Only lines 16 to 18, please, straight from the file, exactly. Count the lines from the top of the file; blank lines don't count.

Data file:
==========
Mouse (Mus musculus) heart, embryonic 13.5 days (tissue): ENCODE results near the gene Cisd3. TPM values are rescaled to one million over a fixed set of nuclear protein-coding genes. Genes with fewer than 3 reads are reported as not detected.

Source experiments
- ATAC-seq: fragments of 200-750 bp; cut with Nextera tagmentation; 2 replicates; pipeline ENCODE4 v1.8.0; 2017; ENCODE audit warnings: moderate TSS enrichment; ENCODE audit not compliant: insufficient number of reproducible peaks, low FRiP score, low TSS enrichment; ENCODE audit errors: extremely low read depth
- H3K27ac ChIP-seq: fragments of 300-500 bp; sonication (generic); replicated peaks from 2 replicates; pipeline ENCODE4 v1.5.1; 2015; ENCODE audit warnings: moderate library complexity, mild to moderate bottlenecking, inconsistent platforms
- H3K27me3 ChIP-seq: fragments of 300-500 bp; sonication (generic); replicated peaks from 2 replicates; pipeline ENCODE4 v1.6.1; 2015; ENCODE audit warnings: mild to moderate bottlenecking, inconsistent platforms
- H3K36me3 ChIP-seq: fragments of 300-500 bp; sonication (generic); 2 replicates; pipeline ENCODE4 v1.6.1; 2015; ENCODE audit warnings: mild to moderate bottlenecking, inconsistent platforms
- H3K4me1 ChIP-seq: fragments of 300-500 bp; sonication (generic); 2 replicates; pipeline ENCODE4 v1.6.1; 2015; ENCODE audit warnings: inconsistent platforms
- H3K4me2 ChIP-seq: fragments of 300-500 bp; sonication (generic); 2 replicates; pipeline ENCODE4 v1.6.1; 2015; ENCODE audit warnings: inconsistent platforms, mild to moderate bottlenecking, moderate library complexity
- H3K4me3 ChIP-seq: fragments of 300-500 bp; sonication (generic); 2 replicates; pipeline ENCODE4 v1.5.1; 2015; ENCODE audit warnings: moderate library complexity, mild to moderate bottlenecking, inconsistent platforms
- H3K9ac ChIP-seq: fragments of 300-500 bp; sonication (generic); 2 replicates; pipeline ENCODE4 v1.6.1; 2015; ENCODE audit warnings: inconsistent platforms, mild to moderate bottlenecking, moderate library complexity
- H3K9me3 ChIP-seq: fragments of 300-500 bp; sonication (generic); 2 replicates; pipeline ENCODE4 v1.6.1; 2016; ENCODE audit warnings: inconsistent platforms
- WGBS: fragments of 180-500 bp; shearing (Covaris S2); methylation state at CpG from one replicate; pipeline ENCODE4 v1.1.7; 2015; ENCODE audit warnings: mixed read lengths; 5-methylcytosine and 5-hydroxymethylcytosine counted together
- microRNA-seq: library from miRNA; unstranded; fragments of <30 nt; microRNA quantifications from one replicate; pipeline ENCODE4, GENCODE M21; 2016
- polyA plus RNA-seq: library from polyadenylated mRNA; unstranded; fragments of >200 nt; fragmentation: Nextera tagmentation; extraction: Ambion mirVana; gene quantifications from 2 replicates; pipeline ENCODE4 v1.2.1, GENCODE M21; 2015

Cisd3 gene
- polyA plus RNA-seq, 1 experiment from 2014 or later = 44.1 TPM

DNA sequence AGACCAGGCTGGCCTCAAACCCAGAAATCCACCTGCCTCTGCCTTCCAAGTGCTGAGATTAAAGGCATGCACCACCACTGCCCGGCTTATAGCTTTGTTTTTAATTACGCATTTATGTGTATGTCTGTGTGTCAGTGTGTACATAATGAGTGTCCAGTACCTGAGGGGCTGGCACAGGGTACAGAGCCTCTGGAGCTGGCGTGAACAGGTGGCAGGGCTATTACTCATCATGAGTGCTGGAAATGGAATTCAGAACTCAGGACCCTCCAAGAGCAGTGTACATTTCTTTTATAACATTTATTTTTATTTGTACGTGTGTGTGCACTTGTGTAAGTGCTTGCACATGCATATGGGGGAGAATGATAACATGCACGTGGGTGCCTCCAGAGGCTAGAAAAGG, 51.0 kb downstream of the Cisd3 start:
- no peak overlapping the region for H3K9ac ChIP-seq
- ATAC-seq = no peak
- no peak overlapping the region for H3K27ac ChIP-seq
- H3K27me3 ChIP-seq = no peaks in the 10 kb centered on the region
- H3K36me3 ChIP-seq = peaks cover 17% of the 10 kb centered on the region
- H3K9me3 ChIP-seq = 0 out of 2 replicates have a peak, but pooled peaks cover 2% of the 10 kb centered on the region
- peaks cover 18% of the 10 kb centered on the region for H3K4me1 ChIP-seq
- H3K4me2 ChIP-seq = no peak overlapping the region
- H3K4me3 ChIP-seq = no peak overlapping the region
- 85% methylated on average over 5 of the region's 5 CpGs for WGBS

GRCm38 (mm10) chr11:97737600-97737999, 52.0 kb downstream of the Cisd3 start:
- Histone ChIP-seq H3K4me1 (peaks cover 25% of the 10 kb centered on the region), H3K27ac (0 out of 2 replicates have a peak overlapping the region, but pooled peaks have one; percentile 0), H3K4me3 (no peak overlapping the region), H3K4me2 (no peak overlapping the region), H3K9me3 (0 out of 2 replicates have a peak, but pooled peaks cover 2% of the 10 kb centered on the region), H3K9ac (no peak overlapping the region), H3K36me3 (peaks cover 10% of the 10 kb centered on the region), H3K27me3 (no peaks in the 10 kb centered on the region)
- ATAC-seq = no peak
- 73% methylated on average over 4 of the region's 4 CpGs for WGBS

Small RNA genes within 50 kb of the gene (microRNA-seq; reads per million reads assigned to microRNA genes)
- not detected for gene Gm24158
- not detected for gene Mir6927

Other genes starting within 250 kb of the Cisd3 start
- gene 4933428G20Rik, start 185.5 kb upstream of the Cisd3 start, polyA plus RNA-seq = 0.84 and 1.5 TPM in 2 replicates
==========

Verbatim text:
- polyA plus RNA-seq, 1 experiment from 2014 or later = 44.1 TPM

DNA sequence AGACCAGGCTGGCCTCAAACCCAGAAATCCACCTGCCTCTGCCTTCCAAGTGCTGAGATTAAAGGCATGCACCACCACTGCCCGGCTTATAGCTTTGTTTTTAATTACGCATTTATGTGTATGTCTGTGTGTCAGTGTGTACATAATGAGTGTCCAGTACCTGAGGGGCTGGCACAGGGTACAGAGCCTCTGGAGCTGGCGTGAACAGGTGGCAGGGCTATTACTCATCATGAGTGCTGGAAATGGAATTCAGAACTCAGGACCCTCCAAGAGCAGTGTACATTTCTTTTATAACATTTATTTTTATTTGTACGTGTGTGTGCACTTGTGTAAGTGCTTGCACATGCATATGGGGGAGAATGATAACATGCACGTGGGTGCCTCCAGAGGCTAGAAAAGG, 51.0 kb downstream of the Cisd3 start:
- no peak overlapping the region for H3K9ac ChIP-seq